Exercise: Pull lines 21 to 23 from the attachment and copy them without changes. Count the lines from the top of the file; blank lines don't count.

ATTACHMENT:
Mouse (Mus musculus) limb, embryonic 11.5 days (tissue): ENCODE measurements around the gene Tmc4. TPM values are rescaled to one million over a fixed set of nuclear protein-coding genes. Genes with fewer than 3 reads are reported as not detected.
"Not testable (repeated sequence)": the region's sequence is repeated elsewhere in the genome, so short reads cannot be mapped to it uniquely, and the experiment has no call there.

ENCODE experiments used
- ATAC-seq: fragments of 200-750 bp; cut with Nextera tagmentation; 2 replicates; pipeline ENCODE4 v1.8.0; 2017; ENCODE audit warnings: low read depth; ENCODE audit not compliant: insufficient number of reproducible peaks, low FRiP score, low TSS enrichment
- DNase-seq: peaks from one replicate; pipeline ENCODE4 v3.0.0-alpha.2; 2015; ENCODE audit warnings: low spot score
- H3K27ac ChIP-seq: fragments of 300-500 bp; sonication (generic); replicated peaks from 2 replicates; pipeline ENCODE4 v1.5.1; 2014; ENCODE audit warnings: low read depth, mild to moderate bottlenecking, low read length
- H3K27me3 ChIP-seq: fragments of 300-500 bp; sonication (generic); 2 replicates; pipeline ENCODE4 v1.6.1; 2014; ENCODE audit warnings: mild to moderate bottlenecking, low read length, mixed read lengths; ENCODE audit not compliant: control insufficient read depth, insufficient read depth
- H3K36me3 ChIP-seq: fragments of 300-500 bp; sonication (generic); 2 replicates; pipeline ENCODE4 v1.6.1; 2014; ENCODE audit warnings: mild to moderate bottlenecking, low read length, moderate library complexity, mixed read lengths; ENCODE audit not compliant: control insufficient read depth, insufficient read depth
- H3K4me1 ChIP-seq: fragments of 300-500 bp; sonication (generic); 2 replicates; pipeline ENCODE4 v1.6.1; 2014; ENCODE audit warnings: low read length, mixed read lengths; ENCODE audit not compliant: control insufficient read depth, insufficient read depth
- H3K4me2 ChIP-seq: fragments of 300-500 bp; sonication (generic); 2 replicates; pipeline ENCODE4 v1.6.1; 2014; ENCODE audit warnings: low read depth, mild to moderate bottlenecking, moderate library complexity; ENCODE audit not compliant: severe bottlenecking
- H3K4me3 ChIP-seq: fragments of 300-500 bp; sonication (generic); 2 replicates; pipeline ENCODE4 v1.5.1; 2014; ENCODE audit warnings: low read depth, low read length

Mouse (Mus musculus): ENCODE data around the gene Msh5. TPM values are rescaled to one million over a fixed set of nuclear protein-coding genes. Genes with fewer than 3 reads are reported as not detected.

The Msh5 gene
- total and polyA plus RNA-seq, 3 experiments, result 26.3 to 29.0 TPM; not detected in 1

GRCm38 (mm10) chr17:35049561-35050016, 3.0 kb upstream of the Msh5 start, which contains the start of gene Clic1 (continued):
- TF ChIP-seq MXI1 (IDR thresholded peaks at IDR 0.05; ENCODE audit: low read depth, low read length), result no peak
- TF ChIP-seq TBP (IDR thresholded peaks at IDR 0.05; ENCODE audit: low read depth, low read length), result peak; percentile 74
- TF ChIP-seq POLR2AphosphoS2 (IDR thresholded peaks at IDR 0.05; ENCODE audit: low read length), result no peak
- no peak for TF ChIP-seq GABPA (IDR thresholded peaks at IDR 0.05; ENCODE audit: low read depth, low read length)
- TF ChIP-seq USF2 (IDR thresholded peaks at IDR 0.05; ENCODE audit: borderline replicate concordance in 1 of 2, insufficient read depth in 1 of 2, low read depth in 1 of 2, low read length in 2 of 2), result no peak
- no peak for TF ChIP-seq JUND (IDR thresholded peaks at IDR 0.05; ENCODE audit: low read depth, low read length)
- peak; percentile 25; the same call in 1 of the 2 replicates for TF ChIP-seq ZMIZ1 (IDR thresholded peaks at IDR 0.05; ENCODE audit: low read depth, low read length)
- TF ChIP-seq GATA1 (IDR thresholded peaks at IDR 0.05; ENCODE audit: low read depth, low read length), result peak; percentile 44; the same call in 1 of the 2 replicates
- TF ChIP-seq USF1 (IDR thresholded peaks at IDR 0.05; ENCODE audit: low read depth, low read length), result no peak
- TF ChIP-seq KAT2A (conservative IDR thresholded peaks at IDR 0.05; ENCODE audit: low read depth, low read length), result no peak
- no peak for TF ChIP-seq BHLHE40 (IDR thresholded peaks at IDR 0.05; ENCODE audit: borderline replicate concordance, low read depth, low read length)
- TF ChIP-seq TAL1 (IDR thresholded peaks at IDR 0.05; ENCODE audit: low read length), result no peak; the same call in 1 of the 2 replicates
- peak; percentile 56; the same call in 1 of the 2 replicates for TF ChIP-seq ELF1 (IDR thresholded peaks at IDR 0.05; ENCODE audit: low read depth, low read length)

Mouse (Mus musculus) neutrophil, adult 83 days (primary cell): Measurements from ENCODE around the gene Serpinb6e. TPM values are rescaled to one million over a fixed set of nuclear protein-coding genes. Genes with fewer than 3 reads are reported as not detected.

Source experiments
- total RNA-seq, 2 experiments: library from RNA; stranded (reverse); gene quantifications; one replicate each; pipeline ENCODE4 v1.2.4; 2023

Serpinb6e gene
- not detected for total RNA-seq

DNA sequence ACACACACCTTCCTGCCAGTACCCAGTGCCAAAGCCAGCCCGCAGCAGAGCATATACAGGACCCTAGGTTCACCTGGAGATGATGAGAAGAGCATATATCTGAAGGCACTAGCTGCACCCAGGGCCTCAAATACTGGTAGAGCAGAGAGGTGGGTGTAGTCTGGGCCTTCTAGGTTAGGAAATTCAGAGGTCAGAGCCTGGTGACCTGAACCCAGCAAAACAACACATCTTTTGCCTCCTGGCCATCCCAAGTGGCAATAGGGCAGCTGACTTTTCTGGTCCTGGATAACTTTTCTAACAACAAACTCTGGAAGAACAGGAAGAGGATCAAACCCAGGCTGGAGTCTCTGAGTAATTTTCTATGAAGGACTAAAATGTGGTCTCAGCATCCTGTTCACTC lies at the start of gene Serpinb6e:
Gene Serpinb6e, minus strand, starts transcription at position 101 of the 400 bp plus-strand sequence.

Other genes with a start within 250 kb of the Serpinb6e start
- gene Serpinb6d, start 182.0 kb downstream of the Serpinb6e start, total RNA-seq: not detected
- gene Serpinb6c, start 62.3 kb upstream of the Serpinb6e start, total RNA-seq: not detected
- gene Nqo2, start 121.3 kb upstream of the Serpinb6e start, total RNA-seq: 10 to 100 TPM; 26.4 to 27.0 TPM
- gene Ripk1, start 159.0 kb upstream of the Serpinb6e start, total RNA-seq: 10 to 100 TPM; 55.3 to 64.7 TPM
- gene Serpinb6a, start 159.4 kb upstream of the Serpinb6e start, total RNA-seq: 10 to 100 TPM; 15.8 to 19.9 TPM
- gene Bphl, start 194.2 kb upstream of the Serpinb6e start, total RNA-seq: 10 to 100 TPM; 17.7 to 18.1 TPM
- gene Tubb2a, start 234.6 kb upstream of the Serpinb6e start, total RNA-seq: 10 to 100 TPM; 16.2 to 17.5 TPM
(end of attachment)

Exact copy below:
- no peak for TF ChIP-seq JUND (IDR thresholded peaks at IDR 0.05; ENCODE audit: low read depth, low read length)
- peak; percentile 25; the same call in 1 of the 2 replicates for TF ChIP-seq ZMIZ1 (IDR thresholded peaks at IDR 0.05; ENCODE audit: low read depth, low read length)
- TF ChIP-seq GATA1 (IDR thresholded peaks at IDR 0.05; ENCODE audit: low read depth, low read length), result peak; percentile 44; the same call in 1 of the 2 replicates